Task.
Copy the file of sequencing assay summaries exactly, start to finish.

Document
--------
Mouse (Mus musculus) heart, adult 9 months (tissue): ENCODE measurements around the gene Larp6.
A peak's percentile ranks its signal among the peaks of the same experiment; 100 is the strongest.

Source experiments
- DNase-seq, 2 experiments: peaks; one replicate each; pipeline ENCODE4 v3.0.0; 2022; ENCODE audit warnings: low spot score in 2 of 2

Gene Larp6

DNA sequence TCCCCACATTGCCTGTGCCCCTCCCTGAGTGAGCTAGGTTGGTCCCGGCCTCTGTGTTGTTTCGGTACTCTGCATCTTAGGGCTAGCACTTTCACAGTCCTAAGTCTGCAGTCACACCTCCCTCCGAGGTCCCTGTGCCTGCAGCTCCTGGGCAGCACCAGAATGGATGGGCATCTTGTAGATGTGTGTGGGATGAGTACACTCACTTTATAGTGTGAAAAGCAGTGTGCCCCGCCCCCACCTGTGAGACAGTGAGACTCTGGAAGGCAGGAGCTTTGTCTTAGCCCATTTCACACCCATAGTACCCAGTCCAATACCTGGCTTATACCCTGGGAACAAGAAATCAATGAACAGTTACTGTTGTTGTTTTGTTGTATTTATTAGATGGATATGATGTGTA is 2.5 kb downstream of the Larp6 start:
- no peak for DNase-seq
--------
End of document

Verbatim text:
Mouse (Mus musculus) heart, adult 9 months (tissue): ENCODE measurements around the gene Larp6.
A peak's percentile ranks its signal among the peaks of the same experiment; 100 is the strongest.

Source experiments
- DNase-seq, 2 experiments: peaks; one replicate each; pipeline ENCODE4 v3.0.0; 2022; ENCODE audit warnings: low spot score in 2 of 2

Gene Larp6

DNA sequence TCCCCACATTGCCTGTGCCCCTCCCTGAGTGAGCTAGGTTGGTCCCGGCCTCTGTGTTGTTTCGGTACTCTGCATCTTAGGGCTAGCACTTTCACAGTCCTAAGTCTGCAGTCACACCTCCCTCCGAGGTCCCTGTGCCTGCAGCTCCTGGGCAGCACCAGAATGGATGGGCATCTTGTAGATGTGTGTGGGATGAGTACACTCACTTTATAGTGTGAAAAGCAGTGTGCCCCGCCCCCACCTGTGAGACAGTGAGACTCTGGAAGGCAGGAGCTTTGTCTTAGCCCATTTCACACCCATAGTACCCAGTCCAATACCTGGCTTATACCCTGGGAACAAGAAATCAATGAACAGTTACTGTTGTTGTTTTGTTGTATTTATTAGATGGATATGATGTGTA is 2.5 kb downstream of the Larp6 start:
- no peak for DNase-seq